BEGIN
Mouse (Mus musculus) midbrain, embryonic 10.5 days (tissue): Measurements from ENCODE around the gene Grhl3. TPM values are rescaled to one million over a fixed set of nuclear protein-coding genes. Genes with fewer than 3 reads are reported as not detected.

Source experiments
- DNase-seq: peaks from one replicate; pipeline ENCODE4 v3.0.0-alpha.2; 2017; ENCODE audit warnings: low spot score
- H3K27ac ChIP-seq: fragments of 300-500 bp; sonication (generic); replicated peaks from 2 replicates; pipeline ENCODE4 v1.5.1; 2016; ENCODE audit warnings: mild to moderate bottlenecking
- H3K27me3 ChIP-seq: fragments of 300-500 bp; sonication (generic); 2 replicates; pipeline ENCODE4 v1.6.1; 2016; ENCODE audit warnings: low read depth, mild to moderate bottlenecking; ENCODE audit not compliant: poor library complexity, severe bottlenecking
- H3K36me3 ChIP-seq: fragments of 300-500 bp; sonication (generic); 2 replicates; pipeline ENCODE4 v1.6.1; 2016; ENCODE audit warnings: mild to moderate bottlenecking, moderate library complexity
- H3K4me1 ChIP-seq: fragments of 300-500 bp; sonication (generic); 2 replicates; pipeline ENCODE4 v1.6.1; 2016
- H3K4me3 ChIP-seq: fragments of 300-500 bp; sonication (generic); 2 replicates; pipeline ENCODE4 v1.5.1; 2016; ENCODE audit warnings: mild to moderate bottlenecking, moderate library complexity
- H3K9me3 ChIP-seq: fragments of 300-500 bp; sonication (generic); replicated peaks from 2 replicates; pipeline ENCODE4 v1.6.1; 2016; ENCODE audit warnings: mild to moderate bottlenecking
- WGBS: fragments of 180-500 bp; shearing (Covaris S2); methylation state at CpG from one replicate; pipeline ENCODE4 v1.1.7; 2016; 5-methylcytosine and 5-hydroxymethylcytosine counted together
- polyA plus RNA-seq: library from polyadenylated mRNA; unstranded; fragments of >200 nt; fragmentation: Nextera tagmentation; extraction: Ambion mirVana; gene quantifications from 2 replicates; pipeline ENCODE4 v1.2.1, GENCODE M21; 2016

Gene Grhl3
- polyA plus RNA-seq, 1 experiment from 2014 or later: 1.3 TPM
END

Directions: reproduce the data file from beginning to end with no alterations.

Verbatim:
Mouse (Mus musculus) midbrain, embryonic 10.5 days (tissue): Measurements from ENCODE around the gene Grhl3. TPM values are rescaled to one million over a fixed set of nuclear protein-coding genes. Genes with fewer than 3 reads are reported as not detected.

Source experiments
- DNase-seq: peaks from one replicate; pipeline ENCODE4 v3.0.0-alpha.2; 2017; ENCODE audit warnings: low spot score
- H3K27ac ChIP-seq: fragments of 300-500 bp; sonication (generic); replicated peaks from 2 replicates; pipeline ENCODE4 v1.5.1; 2016; ENCODE audit warnings: mild to moderate bottlenecking
- H3K27me3 ChIP-seq: fragments of 300-500 bp; sonication (generic); 2 replicates; pipeline ENCODE4 v1.6.1; 2016; ENCODE audit warnings: low read depth, mild to moderate bottlenecking; ENCODE audit not compliant: poor library complexity, severe bottlenecking
- H3K36me3 ChIP-seq: fragments of 300-500 bp; sonication (generic); 2 replicates; pipeline ENCODE4 v1.6.1; 2016; ENCODE audit warnings: mild to moderate bottlenecking, moderate library complexity
- H3K4me1 ChIP-seq: fragments of 300-500 bp; sonication (generic); 2 replicates; pipeline ENCODE4 v1.6.1; 2016
- H3K4me3 ChIP-seq: fragments of 300-500 bp; sonication (generic); 2 replicates; pipeline ENCODE4 v1.5.1; 2016; ENCODE audit warnings: mild to moderate bottlenecking, moderate library complexity
- H3K9me3 ChIP-seq: fragments of 300-500 bp; sonication (generic); replicated peaks from 2 replicates; pipeline ENCODE4 v1.6.1; 2016; ENCODE audit warnings: mild to moderate bottlenecking
- WGBS: fragments of 180-500 bp; shearing (Covaris S2); methylation state at CpG from one replicate; pipeline ENCODE4 v1.1.7; 2016; 5-methylcytosine and 5-hydroxymethylcytosine counted together
- polyA plus RNA-seq: library from polyadenylated mRNA; unstranded; fragments of >200 nt; fragmentation: Nextera tagmentation; extraction: Ambion mirVana; gene quantifications from 2 replicates; pipeline ENCODE4 v1.2.1, GENCODE M21; 2016

Gene Grhl3
- polyA plus RNA-seq, 1 experiment from 2014 or later: 1.3 TPM